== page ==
Posted by Kathy Petras | Posted in Uncategorized | Posted on 20-03-2013
A few years ago, I went on an Alternative Break trip with a group of students. It was my third break trip, and I was extremely excited about the team of students as well as our site location. I’m always amazed at what we are able to accomplish on these trips.
When I went on my first trip, I’ll admit, I didn’t know what to expect from the overall experience. My approach to advising student groups was to be “Hands off, but invested.” Basically, in student-run organizations, I’d be as active as they wanted me to be in the process. (Unless of course something really bad was going to happen, in which case I wouldn’t wait to be invited into the process.)
However, an alternative break trip was something I had never experienced before, so I did not necessarily have anything to frame it in with regards to my role as an advisor. I took cues from the student site leader, but through my own common sense and know-how, I knew there were going to be certain characteristics of a good advisor.
I listened and participated in every pre-trip activity. The only way we were going to be a successful team was if we were all invested in the trip.
I let my student site leader LEAD, and provided support as needed. I was a sounding board. A helper.
I kept a positive attitude at all times. Break trips are exhausting but worth every moment. I never wanted to be the negative person on the trip, no matter how frustrating a situation got during the trip.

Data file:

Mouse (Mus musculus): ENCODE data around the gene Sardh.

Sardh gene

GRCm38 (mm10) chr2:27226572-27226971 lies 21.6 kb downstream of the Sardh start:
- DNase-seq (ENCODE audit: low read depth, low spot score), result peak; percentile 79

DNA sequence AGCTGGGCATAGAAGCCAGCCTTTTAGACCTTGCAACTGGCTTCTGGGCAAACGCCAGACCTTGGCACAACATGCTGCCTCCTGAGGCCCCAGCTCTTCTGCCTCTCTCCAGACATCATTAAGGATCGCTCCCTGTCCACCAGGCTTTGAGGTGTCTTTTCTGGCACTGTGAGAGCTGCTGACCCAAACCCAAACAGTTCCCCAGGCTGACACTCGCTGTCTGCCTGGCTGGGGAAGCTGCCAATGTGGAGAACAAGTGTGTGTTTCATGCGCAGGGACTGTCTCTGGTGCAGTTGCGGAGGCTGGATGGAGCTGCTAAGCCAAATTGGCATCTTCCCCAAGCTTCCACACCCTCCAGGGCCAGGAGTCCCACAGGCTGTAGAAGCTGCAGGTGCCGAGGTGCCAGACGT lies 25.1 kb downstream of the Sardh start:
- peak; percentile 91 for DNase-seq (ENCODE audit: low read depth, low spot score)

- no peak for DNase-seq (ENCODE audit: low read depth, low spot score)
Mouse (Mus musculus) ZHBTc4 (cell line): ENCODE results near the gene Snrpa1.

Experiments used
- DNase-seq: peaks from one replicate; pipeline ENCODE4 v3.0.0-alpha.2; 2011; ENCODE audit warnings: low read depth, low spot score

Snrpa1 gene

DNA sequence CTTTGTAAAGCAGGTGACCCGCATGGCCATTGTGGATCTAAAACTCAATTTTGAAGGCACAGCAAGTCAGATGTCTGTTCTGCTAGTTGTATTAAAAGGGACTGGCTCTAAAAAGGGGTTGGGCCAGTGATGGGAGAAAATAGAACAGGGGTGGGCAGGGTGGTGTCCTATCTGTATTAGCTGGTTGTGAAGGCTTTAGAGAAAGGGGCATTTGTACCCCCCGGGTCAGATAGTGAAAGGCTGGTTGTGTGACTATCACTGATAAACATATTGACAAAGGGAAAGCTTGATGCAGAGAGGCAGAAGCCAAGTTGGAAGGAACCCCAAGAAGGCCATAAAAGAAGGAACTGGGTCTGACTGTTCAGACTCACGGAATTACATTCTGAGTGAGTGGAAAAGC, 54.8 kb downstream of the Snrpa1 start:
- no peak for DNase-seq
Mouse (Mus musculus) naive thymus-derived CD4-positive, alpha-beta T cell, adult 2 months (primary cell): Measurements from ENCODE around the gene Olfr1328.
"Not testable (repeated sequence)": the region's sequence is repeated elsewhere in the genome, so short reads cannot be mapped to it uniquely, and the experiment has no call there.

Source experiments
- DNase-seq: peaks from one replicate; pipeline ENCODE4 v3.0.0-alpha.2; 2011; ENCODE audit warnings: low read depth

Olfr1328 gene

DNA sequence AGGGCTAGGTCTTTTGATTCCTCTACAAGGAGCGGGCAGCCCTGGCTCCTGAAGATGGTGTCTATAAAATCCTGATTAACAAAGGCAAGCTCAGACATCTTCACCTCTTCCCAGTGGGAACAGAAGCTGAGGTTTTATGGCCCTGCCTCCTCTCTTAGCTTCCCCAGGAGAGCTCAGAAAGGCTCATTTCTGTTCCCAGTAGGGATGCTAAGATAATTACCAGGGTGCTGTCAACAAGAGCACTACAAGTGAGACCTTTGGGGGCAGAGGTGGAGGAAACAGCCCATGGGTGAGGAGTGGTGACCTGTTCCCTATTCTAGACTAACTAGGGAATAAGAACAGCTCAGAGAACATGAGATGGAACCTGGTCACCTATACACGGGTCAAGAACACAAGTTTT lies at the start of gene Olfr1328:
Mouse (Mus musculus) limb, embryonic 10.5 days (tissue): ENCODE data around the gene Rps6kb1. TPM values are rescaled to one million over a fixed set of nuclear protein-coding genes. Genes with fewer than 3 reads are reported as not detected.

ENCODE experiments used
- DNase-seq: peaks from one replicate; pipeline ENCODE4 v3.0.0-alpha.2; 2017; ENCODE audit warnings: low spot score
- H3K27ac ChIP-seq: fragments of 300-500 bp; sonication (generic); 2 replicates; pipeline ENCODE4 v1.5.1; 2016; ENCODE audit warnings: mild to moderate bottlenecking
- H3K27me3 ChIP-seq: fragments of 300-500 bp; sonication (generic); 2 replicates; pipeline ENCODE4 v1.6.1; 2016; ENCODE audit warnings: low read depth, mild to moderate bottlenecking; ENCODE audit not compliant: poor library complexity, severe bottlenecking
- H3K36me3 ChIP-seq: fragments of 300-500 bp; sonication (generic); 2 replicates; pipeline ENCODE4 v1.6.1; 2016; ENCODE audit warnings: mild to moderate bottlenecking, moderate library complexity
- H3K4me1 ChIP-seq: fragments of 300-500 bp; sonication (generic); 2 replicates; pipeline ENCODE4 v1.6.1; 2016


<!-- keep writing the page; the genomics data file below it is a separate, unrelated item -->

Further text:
Basically, I tried to be an example. After all, you are doing SERVICE.
On my third trip however, for the first time, I was struck with examining myself as an staff advisor for a moment, when I witnessed the actions of another school’s advisor. Each day, we went to our site not quite sure what we would do, but ready to do whatever was asked of us. This particular day, we were asked to paint rocking chairs. All day. Fine by us. Not so fine by the other advisor, which I soon found reflected in the work of the student team. The other advisor said she wasn’t in the mood to paint and would pick her team up later. I was appalled. (Although in the moment, I held it together.) After she left, and a few hours into working side by side with the other school’s team, I found that about 90% of their team complained the entire time. The concept of “attitude reflects leadership” resounded in my mind the entire day.
During our nightly reflection, I brought up the situation. I was honest with my team, and asked them to let me know if I ever approached our team in a way that made it seem like I didn’t need to be “in the trenches” with them. They shared their impressions of the situation, but that they appreciated my approach to being their advisor. It was a good reflection and discussion on people’s attitudes towards service on all levels.
The biggest takeaways from those experiences in my own professional development, is that first of all, you have to give it your all. Ultimately, you are setting the example for the rest of the group, even if the student leader is giving most of the directions. And when you serve, it doesn’t mean you can revert back to being a student participant either. You’re a staff member, act accordingly. But enjoy yourself. Have fun. Build relationships with your students. Break trips can be experiences of a lifetime if you just put your own ego aside and embrace the opportunity to serve.
But here’s the blunt advice: If you can’t do that…don’t advise a trip.